When I was diagnosed with Late-Stage Lyme Disease 3 years ago, one of the first things that I was told by a fellow athlete with Late-Stage Lyme Disease was, “You have to let go of who you were before this illness”.
Although I understood cognitively why they would say that, my mind refused to believe it. Prior to getting sick, I was an athlete with lots of hopes and dreams. I enjoyed competition and pushing myself to always improve. Be faster, learn new skills, or race in a harder category. There was a huge sense of accomplishment I got from racing and being fit. Of course, the shadow side of this was that I placed entirely too much of my self-worth on performance. I think that’s why it was so challenging for me to hear that individual say, “You have to let go of who you were before this illness”. The person I was before this illness was all I had ever known. Slowing down and becoming something other than competitive seemed like it wasn’t an option. It wasn’t something my nervous system knew how to do. Slow down and just enjoy whatever you are capable of even if it’s not your best? That didn’t make sense.
So, I went into treatment with the mindset that I was going to beat this thing and have 100% recovery. I was going to do what I had done before. I was not going to let go of that former life. As treatment started, things were really rough. I was able to endure all of the sick nights and pain, because I was driven. I had an end goal and I knew what it looked like. This was not it. I kept going. I had a standard of life that I measured my days against. As the years passed in treatment, I began to improve. My brain started functioning again and my energy started coming back. The shooting and stabbing nerve pain began to subside. But even with all of that incredible progress, I still was not back to 100% of what I was before and I remained driven.
I would say, for the most part, that drive to be back to 100% was helpful in my recovery. It has been the reason for me not giving up when things seemed pretty hopeless. It has been the reason for me not just fading into this illness. For a while, it seemed like maybe I wouldn’t need to let go of who I was before. That person was wrong, until I realized they were right.
Lately, I’ve been able to ride my bike again and start doing more strength training than I have in about 4 years. Some days are easier than others. I am not even remotely close to the kind of mountain biker I was before, but I am functioning at a level that so many Lyme patients could only dream of. But that standard of my pre-Lyme life was still my measuring stick for success. So, when I went for a mountain bike ride with some friends a couple of weeks ago and had a familiar episode of intense muscle fatigue and soreness about 20 minutes into the ride, I became angry. So frustrated that it made me cry. My body was still not on board with my 100% recovery plan and that’s when I realized I needed to change my measuring stick.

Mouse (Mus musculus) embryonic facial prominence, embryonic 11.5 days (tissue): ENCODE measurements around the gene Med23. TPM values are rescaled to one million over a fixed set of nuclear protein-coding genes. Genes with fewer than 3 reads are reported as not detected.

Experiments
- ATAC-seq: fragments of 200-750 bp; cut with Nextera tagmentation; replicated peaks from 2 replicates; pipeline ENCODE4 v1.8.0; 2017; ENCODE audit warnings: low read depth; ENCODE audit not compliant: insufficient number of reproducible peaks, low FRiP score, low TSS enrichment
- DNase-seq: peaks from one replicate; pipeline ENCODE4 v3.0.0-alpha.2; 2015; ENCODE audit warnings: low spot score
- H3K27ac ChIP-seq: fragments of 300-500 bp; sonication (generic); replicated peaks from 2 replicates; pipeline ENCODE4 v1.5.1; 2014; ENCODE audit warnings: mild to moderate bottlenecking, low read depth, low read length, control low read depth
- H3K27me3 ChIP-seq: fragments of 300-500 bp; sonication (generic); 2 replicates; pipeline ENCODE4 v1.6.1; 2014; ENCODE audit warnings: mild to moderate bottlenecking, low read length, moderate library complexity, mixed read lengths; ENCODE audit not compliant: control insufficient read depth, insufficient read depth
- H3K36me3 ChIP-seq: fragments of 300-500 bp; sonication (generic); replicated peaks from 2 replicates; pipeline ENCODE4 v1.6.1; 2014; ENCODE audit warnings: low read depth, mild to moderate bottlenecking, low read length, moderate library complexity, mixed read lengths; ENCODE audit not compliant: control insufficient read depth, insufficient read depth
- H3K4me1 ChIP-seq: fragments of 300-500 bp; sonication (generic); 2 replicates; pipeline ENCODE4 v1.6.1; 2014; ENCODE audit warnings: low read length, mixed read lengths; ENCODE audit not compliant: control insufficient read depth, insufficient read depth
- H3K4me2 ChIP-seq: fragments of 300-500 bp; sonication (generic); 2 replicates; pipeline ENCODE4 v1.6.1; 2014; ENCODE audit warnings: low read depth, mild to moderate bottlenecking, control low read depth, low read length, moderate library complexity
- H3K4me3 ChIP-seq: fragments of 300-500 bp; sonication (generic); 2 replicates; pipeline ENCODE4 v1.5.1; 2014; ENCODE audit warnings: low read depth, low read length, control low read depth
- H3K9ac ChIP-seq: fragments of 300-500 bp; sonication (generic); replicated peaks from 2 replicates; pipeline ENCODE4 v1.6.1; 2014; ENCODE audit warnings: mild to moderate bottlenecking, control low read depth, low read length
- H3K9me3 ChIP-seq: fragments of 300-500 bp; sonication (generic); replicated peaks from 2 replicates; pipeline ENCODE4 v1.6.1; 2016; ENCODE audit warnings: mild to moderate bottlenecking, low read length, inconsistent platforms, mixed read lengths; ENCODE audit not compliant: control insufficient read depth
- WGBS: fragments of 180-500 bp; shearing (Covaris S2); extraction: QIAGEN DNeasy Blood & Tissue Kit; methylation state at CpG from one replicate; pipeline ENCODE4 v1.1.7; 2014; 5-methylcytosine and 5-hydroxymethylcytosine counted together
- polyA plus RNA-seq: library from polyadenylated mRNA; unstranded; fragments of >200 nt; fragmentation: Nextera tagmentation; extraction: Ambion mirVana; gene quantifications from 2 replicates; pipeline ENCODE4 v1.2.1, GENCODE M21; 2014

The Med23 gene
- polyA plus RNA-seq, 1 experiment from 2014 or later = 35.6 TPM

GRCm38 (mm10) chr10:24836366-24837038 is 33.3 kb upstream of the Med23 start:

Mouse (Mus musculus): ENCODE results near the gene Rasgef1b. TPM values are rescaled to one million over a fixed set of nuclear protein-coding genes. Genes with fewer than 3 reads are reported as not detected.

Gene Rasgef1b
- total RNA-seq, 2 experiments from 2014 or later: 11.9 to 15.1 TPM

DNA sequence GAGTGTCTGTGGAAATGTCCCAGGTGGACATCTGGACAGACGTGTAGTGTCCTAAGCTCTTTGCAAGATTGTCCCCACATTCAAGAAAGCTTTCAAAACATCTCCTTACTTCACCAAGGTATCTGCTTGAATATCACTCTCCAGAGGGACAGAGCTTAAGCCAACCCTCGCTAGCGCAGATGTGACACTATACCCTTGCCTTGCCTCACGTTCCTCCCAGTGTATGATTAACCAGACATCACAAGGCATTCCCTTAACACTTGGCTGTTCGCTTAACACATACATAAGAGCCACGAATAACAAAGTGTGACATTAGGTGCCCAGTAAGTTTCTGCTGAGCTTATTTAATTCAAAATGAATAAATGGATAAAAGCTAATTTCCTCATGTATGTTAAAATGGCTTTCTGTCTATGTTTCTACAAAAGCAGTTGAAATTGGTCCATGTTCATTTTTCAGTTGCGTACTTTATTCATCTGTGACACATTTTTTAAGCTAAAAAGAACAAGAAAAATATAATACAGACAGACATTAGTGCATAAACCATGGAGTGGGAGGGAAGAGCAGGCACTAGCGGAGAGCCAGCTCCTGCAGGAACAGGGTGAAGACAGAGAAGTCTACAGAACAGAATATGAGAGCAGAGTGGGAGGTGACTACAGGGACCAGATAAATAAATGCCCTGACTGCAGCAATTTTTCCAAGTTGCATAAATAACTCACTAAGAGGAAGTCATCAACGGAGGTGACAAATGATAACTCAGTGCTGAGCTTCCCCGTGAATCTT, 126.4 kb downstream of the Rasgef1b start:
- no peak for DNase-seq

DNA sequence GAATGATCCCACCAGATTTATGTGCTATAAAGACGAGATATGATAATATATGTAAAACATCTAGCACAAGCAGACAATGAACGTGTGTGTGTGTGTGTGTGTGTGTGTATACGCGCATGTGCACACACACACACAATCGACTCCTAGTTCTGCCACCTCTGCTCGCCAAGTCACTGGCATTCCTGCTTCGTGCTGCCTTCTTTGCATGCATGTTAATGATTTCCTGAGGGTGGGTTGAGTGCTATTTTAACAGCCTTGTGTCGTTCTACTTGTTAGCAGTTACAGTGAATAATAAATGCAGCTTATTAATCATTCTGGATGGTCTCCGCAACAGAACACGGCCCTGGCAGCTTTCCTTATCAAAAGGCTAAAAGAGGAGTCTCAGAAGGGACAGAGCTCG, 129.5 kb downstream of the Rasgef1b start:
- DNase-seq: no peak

We all have to change our success measuring sticks at some point in life; be it through age, illness, or any other transition. Going through Late Stage Lyme Disease is a massive transition that I was refusing to see. I wanted to be unchanged by all of this and return to the person I was. But that is not the way the universe works. We all know that change is the only constant, but it remains a scary proposition. Yes, I still have symptoms; though they are dramatically decreased to the point of being just a nuisance for the most part. No, my body cannot tolerate intense exercise, lack of sleep, high stress, alcohol, sugar, or dairy the way it used to. Read back through that list. Can your body tolerate those things as easily as it used to? Probably not, even if you don’t have chronic illness. We are animals. We age. We get sick. We die. It becomes necessary to change our perceptions of who we are and how we measure success over time. I am grateful for the drive that has pushed me through the hardest parts of this illness, but I am becoming acutely aware that it is time to let go.
Let go of who I was. Let go of the idea of 100% recovery. We are not the people we were 10 years ago (thankfully, really). Embrace the time I get to play outside in the woods on my bike as a gift instead of a chance to perform. Let go of judgement and anger when symptoms again rear their ugly head. Embrace illness as a side-effect of LIFE. Perhaps the most important: allow myself room for mistakes in this transition.
I am so thankful that I have had the opportunity to recover as much as I have. I am so thankful that I have had the support of such a loving community in my recovery. I am so thankful that I have the capacity to change. I look forward to getting to know the person that I am becoming.
Happy Thanksgiving! I love you all!